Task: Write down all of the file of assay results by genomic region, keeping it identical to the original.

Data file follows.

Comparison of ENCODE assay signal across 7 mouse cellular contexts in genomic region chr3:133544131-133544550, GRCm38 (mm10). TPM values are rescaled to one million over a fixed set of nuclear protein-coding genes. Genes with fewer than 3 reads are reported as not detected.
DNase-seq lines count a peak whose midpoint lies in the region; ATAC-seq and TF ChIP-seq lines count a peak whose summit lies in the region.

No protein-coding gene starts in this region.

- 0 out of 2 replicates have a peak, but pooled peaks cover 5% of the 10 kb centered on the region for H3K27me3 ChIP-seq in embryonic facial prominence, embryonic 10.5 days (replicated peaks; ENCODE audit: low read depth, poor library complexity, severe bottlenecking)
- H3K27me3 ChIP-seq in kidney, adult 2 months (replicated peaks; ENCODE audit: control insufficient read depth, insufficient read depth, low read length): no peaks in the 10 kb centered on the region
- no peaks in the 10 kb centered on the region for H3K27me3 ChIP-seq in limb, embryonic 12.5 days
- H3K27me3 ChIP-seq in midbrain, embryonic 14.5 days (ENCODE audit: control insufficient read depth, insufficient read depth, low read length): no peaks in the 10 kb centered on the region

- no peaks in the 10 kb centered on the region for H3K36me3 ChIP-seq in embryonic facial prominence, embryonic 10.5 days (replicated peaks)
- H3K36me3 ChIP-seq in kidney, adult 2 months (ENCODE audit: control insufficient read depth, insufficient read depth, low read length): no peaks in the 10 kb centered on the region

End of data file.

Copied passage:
Comparison of ENCODE assay signal across 7 mouse cellular contexts in genomic region chr3:133544131-133544550, GRCm38 (mm10). TPM values are rescaled to one million over a fixed set of nuclear protein-coding genes. Genes with fewer than 3 reads are reported as not detected.
DNase-seq lines count a peak whose midpoint lies in the region; ATAC-seq and TF ChIP-seq lines count a peak whose summit lies in the region.

No protein-coding gene starts in this region.

- 0 out of 2 replicates have a peak, but pooled peaks cover 5% of the 10 kb centered on the region for H3K27me3 ChIP-seq in embryonic facial prominence, embryonic 10.5 days (replicated peaks; ENCODE audit: low read depth, poor library complexity, severe bottlenecking)
- H3K27me3 ChIP-seq in kidney, adult 2 months (replicated peaks; ENCODE audit: control insufficient read depth, insufficient read depth, low read length): no peaks in the 10 kb centered on the region
- no peaks in the 10 kb centered on the region for H3K27me3 ChIP-seq in limb, embryonic 12.5 days
- H3K27me3 ChIP-seq in midbrain, embryonic 14.5 days (ENCODE audit: control insufficient read depth, insufficient read depth, low read length): no peaks in the 10 kb centered on the region

- no peaks in the 10 kb centered on the region for H3K36me3 ChIP-seq in embryonic facial prominence, embryonic 10.5 days (replicated peaks)
- H3K36me3 ChIP-seq in kidney, adult 2 months (ENCODE audit: control insufficient read depth, insufficient read depth, low read length): no peaks in the 10 kb centered on the region